Encyclopedia Womannica

Beautiful Minds: Juana Inés de la Cruz

Episode Summary

Juana Inés de la Cruz (1648-1695) was a poet, scholar, writer and nun.

Episode Notes

Every weekday, listeners explore the trials, tragedies, and triumphs of groundbreaking women throughout history who have dramatically shaped the world around us. In each 5 minute episode, we’ll dive into the story behind one woman listeners may or may not know -- but definitely should. These diverse women from across space and time are grouped into easily accessible and engaging monthly themes like Pioneers, Dreamers, Villainesses, STEMinists, Warriors & Social Justice Warriors, and many more. Encyclopedia Womannica is hosted by WMN co-founder and award-winning journalist Jenny Kaplan. The bite-sized episodes pack painstakingly researched content into fun, entertaining, and addictive daily adventures.

Encyclopedia Womannica was created by Liz Kaplan and Jenny Kaplan, executive produced by Jenny Kaplan, and produced by Liz Smith, Cinthia Pimentel, and Grace Lynch. Special thanks to Shira Atkins and Edie Allard. Theme music by Andi Kristins.

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Episode Transcription

Hello! From Wonder Media Network, I’m Jenny Kaplan and this is Encyclopedia Womannica. 

This month we’re talking about Beautiful Minds, intellectual giants whose work had an extraordinary impact.

Today we’re heading back to the 17th century Spanish colonies in America to talk about a fascinating poet, scholar, writer and nun. Meet Juana Inés de la Cruz. 

Juana Ramirez de Asbaje was born on November 12th around 1651 in San Miguel Nepantla in what was then the Viceroyalty of New Spain and is now Mexico. 

Juana was born to parents who were not married and who didn’t have much money. Her mother was creole and her father was Spanish. Juana had little formal education but was extremely intellectually curious. Juana’s mother saw much promise in her daughter and sent her to live with relatives in Mexico City. 

There, Juana’s immense intelligence drew the attention of the Viceroy. In 1664, he invited Juana to court as a lady-in-waiting. It’s said that the viceroy also had Juana’s intelligence tested by 40 scholars. 

In 1667, Juana decided to become a nun thereby becoming known as Sor Juana. She did so citing a “total disinclination to marriage” and wishing for freedom to continue her studies. After a quick stop at a different order, Sor Juana settled at the Convent of Santa Paula for the rest of her life.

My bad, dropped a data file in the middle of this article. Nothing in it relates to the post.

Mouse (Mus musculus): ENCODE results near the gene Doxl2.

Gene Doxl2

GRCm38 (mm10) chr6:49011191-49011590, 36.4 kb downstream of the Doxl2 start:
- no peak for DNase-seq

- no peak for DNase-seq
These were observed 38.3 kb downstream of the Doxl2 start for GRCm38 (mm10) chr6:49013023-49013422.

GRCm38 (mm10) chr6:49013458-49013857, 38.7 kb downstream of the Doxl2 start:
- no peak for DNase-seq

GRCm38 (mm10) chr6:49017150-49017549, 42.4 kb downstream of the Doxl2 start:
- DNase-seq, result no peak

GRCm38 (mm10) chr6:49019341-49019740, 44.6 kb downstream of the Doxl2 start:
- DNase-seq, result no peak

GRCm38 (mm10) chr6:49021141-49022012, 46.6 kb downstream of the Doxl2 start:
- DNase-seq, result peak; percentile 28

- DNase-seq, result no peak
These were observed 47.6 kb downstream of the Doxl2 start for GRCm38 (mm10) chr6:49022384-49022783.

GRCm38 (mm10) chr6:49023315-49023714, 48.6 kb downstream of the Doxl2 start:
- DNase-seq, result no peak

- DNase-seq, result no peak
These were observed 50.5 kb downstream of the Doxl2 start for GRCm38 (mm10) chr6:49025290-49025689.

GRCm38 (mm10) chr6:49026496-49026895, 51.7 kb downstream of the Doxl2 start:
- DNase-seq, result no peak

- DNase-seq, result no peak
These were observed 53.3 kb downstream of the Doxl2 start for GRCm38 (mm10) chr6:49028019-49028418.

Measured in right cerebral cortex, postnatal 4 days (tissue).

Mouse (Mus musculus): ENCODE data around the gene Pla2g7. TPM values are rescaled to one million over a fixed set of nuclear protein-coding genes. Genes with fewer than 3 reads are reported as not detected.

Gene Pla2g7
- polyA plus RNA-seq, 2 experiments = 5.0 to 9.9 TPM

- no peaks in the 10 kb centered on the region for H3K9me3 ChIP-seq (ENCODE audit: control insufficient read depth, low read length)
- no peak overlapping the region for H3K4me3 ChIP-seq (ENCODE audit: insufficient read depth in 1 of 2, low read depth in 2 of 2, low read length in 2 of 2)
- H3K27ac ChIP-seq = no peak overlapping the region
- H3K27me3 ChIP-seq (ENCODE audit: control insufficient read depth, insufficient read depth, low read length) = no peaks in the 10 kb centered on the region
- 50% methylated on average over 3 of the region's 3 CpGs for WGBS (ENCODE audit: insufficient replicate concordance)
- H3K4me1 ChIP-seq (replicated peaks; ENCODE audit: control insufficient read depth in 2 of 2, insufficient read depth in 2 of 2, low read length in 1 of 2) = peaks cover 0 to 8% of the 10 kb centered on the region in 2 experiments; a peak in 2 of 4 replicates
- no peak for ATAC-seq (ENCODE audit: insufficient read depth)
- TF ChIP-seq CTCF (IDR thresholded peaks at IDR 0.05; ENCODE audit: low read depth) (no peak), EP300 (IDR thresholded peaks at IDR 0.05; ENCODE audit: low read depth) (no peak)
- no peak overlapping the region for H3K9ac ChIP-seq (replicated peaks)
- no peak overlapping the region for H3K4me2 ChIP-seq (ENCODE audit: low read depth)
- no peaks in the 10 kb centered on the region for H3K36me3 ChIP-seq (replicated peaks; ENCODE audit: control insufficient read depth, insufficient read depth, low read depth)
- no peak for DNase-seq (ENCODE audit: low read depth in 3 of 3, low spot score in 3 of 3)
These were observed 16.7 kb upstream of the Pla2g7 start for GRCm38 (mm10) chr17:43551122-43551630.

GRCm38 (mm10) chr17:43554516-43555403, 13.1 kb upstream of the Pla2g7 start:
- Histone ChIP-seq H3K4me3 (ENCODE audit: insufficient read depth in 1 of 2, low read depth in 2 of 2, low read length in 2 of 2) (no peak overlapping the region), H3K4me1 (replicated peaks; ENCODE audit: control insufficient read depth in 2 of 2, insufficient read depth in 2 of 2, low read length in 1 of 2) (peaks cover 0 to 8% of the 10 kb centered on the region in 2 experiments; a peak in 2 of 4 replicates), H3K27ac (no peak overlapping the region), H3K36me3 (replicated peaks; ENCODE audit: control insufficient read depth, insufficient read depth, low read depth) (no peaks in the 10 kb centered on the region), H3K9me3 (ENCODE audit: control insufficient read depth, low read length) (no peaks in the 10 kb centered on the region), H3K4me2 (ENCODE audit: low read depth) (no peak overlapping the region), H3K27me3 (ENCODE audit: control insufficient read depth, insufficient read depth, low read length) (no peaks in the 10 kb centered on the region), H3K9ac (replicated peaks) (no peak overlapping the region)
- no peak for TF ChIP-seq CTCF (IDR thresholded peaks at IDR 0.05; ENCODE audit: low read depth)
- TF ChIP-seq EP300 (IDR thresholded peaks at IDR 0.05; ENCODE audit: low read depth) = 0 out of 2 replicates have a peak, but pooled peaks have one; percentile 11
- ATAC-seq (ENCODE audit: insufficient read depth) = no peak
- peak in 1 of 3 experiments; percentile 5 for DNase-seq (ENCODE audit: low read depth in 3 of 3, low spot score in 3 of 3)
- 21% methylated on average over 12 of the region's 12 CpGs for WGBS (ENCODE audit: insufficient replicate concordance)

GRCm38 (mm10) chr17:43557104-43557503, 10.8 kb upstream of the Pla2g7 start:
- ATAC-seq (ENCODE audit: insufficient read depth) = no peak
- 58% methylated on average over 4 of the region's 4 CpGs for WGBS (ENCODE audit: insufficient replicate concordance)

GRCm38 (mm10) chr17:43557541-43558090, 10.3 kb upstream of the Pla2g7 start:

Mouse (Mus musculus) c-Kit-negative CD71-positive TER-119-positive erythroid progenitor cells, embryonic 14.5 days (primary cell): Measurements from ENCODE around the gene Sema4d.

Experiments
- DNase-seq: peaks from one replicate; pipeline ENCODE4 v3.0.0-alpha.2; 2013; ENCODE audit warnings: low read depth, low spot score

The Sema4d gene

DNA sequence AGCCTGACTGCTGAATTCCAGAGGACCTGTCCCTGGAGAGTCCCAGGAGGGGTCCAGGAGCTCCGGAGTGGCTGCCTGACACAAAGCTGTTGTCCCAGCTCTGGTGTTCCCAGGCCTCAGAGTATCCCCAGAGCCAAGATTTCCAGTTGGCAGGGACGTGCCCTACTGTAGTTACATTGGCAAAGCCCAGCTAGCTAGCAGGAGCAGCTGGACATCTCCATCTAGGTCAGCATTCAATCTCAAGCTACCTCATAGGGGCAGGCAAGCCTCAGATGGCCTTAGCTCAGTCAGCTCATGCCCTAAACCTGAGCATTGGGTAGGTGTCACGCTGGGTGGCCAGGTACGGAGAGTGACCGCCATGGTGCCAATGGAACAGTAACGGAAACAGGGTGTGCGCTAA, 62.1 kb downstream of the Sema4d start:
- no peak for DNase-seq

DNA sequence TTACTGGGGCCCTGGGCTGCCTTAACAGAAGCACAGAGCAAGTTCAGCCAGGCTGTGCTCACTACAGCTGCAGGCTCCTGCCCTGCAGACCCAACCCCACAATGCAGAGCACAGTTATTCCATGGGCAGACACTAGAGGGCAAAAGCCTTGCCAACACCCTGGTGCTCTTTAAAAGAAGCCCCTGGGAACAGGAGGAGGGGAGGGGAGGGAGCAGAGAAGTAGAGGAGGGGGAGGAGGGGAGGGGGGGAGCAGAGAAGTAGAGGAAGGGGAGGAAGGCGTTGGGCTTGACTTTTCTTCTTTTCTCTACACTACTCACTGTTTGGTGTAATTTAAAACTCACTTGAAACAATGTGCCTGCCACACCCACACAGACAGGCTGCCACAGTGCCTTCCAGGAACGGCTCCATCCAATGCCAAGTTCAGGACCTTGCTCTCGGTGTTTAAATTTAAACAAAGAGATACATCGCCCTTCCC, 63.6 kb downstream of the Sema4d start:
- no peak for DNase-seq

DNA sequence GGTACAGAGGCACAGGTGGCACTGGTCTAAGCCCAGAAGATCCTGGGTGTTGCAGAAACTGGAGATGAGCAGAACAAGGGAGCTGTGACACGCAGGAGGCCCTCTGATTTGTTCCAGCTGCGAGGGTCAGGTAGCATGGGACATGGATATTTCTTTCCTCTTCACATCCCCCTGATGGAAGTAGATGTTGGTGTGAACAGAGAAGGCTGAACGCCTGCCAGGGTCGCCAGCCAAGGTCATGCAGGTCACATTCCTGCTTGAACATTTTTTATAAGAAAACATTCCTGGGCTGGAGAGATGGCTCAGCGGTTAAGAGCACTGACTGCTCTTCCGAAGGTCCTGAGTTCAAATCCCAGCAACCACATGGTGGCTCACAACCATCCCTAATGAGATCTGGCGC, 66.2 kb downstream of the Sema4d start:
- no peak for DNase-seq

At the convent, Sor Juana studied, wrote, served as the convent’s archivist and accountant, and taught music and drama at the convent’s school. Her cell held one of the largest private libraries in the New World. 

The Viceroy and Vicereine of New Spain continued to support Sor Juana and that gave her a lot of freedom for a woman at that time. She became the unofficial court poet, kept up correspondence with others at court, and had her works published in Spain.  

Sor Juana excelled at all forms of poetry in the Spanish Golden Age, including sonnets, romantic ballads and more. Her writings were witty and inventive, and she touched on themes of morality, religion, satire, romance, and courtly praise. She referenced Classical, biblical, mythological, and philosophical sources.  Juana also wrote carols and religious and secular plays. She wrote an extraordinary amount-- the modern edition of her complete works edited by Alfonso Méndez Plancarte and Alberto G. Salceda is four large volumes. 

In Sor Juana’s works, she posited women as reasonable and knowledgeable rather than passionate. In her poem, “Hombres Necios” she points to men as being guilty of the foolish antics they say are the follies of women. 

Juana wrote many poems in the first person about everything from love to fame to intelligence, always from the position of a strong, intellectual woman. Her plays featured leading ladies who were witty and brave. 

Sor Juana wrote about the many hurdles she overcame throughout her life in her thirst for learning and, quoting an Aragonese poet, wrote: “One can perfectly well philosophize while cooking supper.”

Juana also wrote about her native country. Some of her works blended Aztec and Christian religious beliefs and her carols mix native Mexican, Hispano-African and Spanish languages. 

Sor Juana became quite well known in Mexico and Spain. But with fame, came controversy. Sor Juana’s special status granted due to her relationship with the Viceroy and Vicereine slipped once the leaders returned to Spain. 

In 1690, the bishop of Puebla published Sor Juana’s critique of a sermon by Antonio Vieira and suggested she should spend more time on religious pursuits. Sor Juana had not given her consent to the publication. She responded by defending women’s right to seek knowledge citing important learned women from throughout history, including in biblical times. She used words of Christian scholars including St. Jerome and St. Paul to support her claims.

Eventually, Sor Juana’s fight died down. She stopped writing so much, sold her library, renewed her religious vows, and did penitence. 

Sor Juana died on April 17, 1695, in an epidemic. 

Sor Juana’s legacy lives on in her many writings and her apparent genius. She has become a symbol of Mexico and appears on the 200 pesos bill. 

Tune in tomorrow for the story of another Beautiful Mind. 

Special thanks to Liz Kaplan, my favorite sister and co-creator.

Talk to you tomorrow!